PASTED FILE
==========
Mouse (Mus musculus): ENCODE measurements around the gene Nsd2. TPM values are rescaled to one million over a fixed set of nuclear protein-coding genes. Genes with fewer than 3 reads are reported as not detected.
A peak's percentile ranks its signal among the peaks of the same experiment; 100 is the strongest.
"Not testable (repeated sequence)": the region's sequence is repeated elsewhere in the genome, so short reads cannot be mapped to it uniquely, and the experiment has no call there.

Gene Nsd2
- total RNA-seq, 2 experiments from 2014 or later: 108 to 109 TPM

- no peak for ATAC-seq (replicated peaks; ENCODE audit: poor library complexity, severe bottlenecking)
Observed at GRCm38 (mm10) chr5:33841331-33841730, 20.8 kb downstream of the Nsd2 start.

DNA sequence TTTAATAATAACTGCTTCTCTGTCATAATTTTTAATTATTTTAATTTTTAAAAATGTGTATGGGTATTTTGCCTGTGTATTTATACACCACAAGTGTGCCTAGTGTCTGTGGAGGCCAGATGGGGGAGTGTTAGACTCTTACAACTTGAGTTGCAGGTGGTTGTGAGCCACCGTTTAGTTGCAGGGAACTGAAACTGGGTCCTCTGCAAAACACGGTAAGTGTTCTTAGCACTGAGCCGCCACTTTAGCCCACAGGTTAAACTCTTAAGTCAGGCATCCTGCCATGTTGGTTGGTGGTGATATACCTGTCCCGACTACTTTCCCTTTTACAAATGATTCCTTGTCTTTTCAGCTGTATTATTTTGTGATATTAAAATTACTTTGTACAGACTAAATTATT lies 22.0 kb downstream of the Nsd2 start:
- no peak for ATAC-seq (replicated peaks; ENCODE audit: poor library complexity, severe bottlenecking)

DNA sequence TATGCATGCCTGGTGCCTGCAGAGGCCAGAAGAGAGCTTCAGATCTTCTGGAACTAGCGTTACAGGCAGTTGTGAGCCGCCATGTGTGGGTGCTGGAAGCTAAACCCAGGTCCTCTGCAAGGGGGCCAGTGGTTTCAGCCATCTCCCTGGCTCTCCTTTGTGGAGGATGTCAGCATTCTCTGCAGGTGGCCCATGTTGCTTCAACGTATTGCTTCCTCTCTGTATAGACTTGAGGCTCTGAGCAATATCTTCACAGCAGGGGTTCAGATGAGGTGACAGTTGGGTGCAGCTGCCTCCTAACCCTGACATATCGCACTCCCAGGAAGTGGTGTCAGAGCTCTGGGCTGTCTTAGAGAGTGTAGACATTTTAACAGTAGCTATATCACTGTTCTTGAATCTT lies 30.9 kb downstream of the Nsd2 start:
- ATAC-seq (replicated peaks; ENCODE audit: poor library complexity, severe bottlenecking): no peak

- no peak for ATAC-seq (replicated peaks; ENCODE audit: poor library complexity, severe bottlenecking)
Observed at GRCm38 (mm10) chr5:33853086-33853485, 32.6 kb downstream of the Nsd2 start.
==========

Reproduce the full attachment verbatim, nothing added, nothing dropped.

Mouse (Mus musculus): ENCODE measurements around the gene Nsd2. TPM values are rescaled to one million over a fixed set of nuclear protein-coding genes. Genes with fewer than 3 reads are reported as not detected.
A peak's percentile ranks its signal among the peaks of the same experiment; 100 is the strongest.
"Not testable (repeated sequence)": the region's sequence is repeated elsewhere in the genome, so short reads cannot be mapped to it uniquely, and the experiment has no call there.

Gene Nsd2
- total RNA-seq, 2 experiments from 2014 or later: 108 to 109 TPM

- no peak for ATAC-seq (replicated peaks; ENCODE audit: poor library complexity, severe bottlenecking)
Observed at GRCm38 (mm10) chr5:33841331-33841730, 20.8 kb downstream of the Nsd2 start.

DNA sequence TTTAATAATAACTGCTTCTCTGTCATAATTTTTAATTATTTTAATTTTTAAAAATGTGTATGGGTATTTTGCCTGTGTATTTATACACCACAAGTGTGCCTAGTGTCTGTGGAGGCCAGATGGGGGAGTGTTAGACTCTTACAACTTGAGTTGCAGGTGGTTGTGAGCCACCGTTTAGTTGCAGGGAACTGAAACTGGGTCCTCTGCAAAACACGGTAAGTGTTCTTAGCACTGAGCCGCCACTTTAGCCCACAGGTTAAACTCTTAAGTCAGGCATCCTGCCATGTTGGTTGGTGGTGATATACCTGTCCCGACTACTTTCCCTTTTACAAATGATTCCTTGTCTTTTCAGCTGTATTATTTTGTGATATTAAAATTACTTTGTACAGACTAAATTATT lies 22.0 kb downstream of the Nsd2 start:
- no peak for ATAC-seq (replicated peaks; ENCODE audit: poor library complexity, severe bottlenecking)

DNA sequence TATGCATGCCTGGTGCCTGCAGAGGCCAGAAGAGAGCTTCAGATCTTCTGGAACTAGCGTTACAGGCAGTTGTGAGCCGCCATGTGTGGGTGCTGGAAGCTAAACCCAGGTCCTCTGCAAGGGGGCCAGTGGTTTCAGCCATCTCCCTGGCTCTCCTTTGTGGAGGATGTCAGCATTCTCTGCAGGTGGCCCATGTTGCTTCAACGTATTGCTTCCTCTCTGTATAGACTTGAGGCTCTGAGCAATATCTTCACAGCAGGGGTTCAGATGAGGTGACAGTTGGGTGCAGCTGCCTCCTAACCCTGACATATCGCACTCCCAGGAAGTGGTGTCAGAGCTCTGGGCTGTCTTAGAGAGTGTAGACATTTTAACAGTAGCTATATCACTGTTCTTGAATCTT lies 30.9 kb downstream of the Nsd2 start:
- ATAC-seq (replicated peaks; ENCODE audit: poor library complexity, severe bottlenecking): no peak

- no peak for ATAC-seq (replicated peaks; ENCODE audit: poor library complexity, severe bottlenecking)
Observed at GRCm38 (mm10) chr5:33853086-33853485, 32.6 kb downstream of the Nsd2 start.